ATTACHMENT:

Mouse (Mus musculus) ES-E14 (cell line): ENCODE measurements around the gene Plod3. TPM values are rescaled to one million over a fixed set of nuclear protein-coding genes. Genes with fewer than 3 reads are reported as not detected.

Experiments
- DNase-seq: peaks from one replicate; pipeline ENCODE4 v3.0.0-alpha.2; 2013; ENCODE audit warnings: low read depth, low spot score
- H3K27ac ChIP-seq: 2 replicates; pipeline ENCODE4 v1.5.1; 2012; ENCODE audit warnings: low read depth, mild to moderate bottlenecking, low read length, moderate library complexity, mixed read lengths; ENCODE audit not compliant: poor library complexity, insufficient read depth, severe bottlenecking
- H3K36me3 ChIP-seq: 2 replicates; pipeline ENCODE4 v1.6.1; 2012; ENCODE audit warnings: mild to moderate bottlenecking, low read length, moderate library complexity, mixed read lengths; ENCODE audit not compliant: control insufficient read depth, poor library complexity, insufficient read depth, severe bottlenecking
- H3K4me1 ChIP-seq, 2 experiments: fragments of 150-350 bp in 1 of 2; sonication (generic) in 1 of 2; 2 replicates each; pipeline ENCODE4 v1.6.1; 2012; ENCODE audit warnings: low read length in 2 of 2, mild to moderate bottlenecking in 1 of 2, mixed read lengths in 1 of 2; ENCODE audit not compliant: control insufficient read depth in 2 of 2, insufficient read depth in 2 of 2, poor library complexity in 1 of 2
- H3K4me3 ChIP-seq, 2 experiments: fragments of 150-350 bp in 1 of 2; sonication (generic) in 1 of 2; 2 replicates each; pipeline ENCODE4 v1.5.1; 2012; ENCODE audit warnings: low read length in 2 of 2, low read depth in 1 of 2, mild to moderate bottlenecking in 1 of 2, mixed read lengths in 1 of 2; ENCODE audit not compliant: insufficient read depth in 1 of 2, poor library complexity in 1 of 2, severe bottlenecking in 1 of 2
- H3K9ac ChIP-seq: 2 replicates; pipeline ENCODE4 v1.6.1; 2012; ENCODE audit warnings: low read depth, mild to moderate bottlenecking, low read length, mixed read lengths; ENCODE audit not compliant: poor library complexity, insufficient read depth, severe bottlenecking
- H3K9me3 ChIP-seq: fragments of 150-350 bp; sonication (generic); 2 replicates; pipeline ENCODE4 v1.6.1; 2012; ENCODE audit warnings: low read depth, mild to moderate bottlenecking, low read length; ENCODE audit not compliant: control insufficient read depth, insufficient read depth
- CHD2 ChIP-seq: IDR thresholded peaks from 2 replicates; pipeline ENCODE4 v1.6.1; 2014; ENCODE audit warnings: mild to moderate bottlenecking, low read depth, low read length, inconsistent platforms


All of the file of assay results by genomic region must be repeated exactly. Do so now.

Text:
Mouse (Mus musculus) ES-E14 (cell line): ENCODE measurements around the gene Plod3. TPM values are rescaled to one million over a fixed set of nuclear protein-coding genes. Genes with fewer than 3 reads are reported as not detected.

Experiments
- DNase-seq: peaks from one replicate; pipeline ENCODE4 v3.0.0-alpha.2; 2013; ENCODE audit warnings: low read depth, low spot score
- H3K27ac ChIP-seq: 2 replicates; pipeline ENCODE4 v1.5.1; 2012; ENCODE audit warnings: low read depth, mild to moderate bottlenecking, low read length, moderate library complexity, mixed read lengths; ENCODE audit not compliant: poor library complexity, insufficient read depth, severe bottlenecking
- H3K36me3 ChIP-seq: 2 replicates; pipeline ENCODE4 v1.6.1; 2012; ENCODE audit warnings: mild to moderate bottlenecking, low read length, moderate library complexity, mixed read lengths; ENCODE audit not compliant: control insufficient read depth, poor library complexity, insufficient read depth, severe bottlenecking
- H3K4me1 ChIP-seq, 2 experiments: fragments of 150-350 bp in 1 of 2; sonication (generic) in 1 of 2; 2 replicates each; pipeline ENCODE4 v1.6.1; 2012; ENCODE audit warnings: low read length in 2 of 2, mild to moderate bottlenecking in 1 of 2, mixed read lengths in 1 of 2; ENCODE audit not compliant: control insufficient read depth in 2 of 2, insufficient read depth in 2 of 2, poor library complexity in 1 of 2
- H3K4me3 ChIP-seq, 2 experiments: fragments of 150-350 bp in 1 of 2; sonication (generic) in 1 of 2; 2 replicates each; pipeline ENCODE4 v1.5.1; 2012; ENCODE audit warnings: low read length in 2 of 2, low read depth in 1 of 2, mild to moderate bottlenecking in 1 of 2, mixed read lengths in 1 of 2; ENCODE audit not compliant: insufficient read depth in 1 of 2, poor library complexity in 1 of 2, severe bottlenecking in 1 of 2
- H3K9ac ChIP-seq: 2 replicates; pipeline ENCODE4 v1.6.1; 2012; ENCODE audit warnings: low read depth, mild to moderate bottlenecking, low read length, mixed read lengths; ENCODE audit not compliant: poor library complexity, insufficient read depth, severe bottlenecking
- H3K9me3 ChIP-seq: fragments of 150-350 bp; sonication (generic); 2 replicates; pipeline ENCODE4 v1.6.1; 2012; ENCODE audit warnings: low read depth, mild to moderate bottlenecking, low read length; ENCODE audit not compliant: control insufficient read depth, insufficient read depth
- CHD2 ChIP-seq: IDR thresholded peaks from 2 replicates; pipeline ENCODE4 v1.6.1; 2014; ENCODE audit warnings: mild to moderate bottlenecking, low read depth, low read length, inconsistent platforms